U.S. Trying To Get The Taliban And Afghan Government To Start Negotiations
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The Trump administration's envoy on Afghanistan says he's making progress in the talks to end America's longest war. But he's also trying to reassure Afghans the U.S. won't leave until there's a solid foundation for peace. The U.S. is trying to get the Taliban and the Afghan government to start negotiations, and this week saw an early test of that, as NPR's Michele Kelemen reports.
MICHELE KELEMEN, BYLINE: Special Representative Zalmay Khalilzad has faced a lot of criticism from Afghans worried that he's been keeping them in the dark about his meetings with the Taliban. In a video message to a conference at Georgetown University, he again tried to allay those fears.
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ZALMAY KHALILZAD: We are not cutting and running. We are not looking for a withdrawal agreement. We're looking for a peace agreement.
KELEMEN: That would include a U.S. troop withdrawal plus guarantees from the Taliban that Afghanistan won't become a safe haven for terrorists again. He's also urging the Taliban to negotiate with the Afghan government and agree to a cease-fire. Khalilzad says he is making substantial progress on all those points, and he's telling Afghanistan's women in particular their voices will be heard.
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KHALILZAD: I want to make a commitment, and I have delivered already on it, that women will be at the table. They were present here for the conference, and we'll make sure they have a seat, or several seats, at the negotiating table.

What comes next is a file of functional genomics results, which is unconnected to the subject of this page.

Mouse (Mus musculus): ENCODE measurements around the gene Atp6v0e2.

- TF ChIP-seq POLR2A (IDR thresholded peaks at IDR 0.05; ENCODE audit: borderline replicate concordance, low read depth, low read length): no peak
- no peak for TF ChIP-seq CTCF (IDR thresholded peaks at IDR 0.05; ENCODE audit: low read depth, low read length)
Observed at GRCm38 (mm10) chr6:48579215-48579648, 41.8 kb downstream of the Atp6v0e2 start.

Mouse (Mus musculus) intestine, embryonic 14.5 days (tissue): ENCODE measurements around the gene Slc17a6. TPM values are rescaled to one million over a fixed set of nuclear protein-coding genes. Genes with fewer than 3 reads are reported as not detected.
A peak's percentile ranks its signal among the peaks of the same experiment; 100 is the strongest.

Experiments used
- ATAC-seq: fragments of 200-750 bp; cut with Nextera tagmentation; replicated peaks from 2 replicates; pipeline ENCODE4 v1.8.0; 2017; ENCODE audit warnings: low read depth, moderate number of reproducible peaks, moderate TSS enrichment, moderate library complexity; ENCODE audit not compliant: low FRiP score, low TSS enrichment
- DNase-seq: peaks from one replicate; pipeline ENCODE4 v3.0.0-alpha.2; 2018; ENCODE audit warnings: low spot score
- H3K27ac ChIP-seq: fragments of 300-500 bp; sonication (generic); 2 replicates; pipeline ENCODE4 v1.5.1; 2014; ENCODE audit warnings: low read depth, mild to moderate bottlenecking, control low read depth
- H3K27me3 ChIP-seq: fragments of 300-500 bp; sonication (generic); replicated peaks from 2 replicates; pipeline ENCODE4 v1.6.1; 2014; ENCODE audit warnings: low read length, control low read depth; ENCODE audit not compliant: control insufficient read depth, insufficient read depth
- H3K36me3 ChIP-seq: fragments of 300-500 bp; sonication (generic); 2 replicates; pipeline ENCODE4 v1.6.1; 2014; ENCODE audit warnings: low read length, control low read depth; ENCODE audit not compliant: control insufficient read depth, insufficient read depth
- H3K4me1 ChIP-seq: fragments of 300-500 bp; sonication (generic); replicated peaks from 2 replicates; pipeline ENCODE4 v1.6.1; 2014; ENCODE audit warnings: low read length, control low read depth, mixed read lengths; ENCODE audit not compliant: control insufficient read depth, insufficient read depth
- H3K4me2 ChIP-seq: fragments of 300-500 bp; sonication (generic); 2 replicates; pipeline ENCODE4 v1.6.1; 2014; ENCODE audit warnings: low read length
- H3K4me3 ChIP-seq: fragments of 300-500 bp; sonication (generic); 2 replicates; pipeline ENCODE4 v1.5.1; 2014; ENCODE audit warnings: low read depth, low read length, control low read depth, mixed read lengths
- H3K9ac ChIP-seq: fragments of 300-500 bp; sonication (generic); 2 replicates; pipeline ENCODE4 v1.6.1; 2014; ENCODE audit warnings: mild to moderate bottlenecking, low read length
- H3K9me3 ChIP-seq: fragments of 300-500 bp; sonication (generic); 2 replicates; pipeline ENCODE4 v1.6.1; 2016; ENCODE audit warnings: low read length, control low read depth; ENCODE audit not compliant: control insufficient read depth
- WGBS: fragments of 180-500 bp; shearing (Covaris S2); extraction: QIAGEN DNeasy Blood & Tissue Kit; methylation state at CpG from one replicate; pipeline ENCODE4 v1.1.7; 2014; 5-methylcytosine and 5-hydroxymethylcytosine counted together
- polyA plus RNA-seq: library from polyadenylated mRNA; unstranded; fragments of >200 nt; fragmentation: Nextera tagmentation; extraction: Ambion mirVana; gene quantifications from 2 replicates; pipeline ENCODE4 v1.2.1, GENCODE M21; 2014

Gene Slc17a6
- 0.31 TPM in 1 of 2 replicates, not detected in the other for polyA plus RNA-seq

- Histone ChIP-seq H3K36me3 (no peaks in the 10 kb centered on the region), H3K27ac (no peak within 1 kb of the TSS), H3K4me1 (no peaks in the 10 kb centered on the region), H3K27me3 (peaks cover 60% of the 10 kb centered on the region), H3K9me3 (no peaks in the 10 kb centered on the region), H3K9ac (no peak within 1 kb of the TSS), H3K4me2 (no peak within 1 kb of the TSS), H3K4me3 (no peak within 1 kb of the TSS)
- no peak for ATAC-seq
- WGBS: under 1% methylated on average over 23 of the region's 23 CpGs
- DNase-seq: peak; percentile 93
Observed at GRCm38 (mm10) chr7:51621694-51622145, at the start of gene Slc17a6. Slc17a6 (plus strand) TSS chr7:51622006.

KELEMEN: The conference he mentioned was in Doha, organized by Qatar and Germany. Ten Afghan women were among those invited to sit down with the Taliban. Asila Wardak Wardak was one of them. She's a foreign ministry official who had never met with the Taliban before. She told the audience in Georgetown by video hookup that the Taliban officials wouldn't shake her hand.
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ASILA WARDAK: They didn't shake hands, but they warmly welcomed us to Qatar. And then two of them, they came to us and said that we noticed that a group of Afghan women, they are coming. And they used, literally, the word of dangerous women and, please, don't give us hard time.
KELEMEN: During tea breaks and meals, she said the women and other Afghan representatives would talk to the Taliban about how the country has changed. She described the Taliban representatives as skilled negotiators and politicians. The director of the Afghan Women's Network Mary Akrami remembers well how difficult life was under the Taliban.
MARY AKRAMI: It's really difficult to trust easily that the Taliban has changed. That really is a concern. But we have tried our best, as women, to raise voice of not only women of Afghanistan, to raise voice of all Afghan people.
KELEMEN: The informal dialogue in Qatar was just a start. A joint statement calls for, among other things, the protection of women's rights within a, quote, "Islamic framework." Women activists want the Taliban to commit to the country's constitution, which guarantees women's rights and religious freedoms. A top State Department official on the region, Alice Wells, says that's something Afghans need to work out.
ALICE WELLS: It's not for Americans to determine, you know, what Sharia means in Afghanistan. It's for Afghans to arrive at that solution. So what Ambassador Khalilzad is achieving is the commitment by the parties to agree to negotiate.
KELEMEN: Khalilzad has an ambitious timeline trying to reach the broad outlines of an agreement by September 1. That means the formal intra-Afghan negotiations need to begin soon. Michele Kelemen, NPR News, the State Department.
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